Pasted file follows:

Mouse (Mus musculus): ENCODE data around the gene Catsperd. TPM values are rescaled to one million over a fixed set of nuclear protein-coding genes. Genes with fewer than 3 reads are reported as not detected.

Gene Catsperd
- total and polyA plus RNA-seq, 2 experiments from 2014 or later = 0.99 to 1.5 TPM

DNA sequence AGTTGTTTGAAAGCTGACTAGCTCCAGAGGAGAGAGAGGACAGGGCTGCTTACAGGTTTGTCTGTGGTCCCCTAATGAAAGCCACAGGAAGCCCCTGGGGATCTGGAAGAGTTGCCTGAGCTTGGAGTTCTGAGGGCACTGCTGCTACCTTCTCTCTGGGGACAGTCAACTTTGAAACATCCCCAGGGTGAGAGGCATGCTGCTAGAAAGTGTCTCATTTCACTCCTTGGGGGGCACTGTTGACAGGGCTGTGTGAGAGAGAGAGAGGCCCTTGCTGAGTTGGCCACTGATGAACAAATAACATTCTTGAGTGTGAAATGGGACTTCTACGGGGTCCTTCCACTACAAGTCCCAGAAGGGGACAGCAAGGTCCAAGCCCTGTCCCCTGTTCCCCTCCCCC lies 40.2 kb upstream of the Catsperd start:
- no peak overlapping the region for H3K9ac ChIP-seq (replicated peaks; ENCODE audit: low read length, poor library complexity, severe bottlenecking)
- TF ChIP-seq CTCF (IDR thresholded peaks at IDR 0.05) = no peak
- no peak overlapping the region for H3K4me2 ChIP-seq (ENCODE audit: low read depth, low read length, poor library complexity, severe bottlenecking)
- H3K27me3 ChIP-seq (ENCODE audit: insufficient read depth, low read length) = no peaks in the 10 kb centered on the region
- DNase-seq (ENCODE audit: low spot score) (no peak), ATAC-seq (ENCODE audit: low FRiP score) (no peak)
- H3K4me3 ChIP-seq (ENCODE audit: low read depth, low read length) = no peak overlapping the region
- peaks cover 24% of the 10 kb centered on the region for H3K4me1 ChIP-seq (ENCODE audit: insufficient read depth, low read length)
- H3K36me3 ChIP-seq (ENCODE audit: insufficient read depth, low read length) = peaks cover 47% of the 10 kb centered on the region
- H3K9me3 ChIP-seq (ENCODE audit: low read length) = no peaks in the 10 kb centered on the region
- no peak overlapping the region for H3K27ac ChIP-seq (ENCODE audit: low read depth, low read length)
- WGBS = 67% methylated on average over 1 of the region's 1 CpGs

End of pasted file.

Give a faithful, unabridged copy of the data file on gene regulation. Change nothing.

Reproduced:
Mouse (Mus musculus): ENCODE data around the gene Catsperd. TPM values are rescaled to one million over a fixed set of nuclear protein-coding genes. Genes with fewer than 3 reads are reported as not detected.

Gene Catsperd
- total and polyA plus RNA-seq, 2 experiments from 2014 or later = 0.99 to 1.5 TPM

DNA sequence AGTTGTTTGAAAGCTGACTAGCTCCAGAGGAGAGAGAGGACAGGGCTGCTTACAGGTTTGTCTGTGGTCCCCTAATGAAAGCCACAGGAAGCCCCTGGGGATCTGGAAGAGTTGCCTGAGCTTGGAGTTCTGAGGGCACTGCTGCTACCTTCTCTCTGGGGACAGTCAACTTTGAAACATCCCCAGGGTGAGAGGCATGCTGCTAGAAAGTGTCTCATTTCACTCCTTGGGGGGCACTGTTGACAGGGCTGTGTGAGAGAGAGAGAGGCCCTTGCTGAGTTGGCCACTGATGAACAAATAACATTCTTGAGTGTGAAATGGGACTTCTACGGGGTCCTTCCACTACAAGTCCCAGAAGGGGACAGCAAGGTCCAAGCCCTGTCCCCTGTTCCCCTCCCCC lies 40.2 kb upstream of the Catsperd start:
- no peak overlapping the region for H3K9ac ChIP-seq (replicated peaks; ENCODE audit: low read length, poor library complexity, severe bottlenecking)
- TF ChIP-seq CTCF (IDR thresholded peaks at IDR 0.05) = no peak
- no peak overlapping the region for H3K4me2 ChIP-seq (ENCODE audit: low read depth, low read length, poor library complexity, severe bottlenecking)
- H3K27me3 ChIP-seq (ENCODE audit: insufficient read depth, low read length) = no peaks in the 10 kb centered on the region
- DNase-seq (ENCODE audit: low spot score) (no peak), ATAC-seq (ENCODE audit: low FRiP score) (no peak)
- H3K4me3 ChIP-seq (ENCODE audit: low read depth, low read length) = no peak overlapping the region
- peaks cover 24% of the 10 kb centered on the region for H3K4me1 ChIP-seq (ENCODE audit: insufficient read depth, low read length)
- H3K36me3 ChIP-seq (ENCODE audit: insufficient read depth, low read length) = peaks cover 47% of the 10 kb centered on the region
- H3K9me3 ChIP-seq (ENCODE audit: low read length) = no peaks in the 10 kb centered on the region
- no peak overlapping the region for H3K27ac ChIP-seq (ENCODE audit: low read depth, low read length)
- WGBS = 67% methylated on average over 1 of the region's 1 CpGs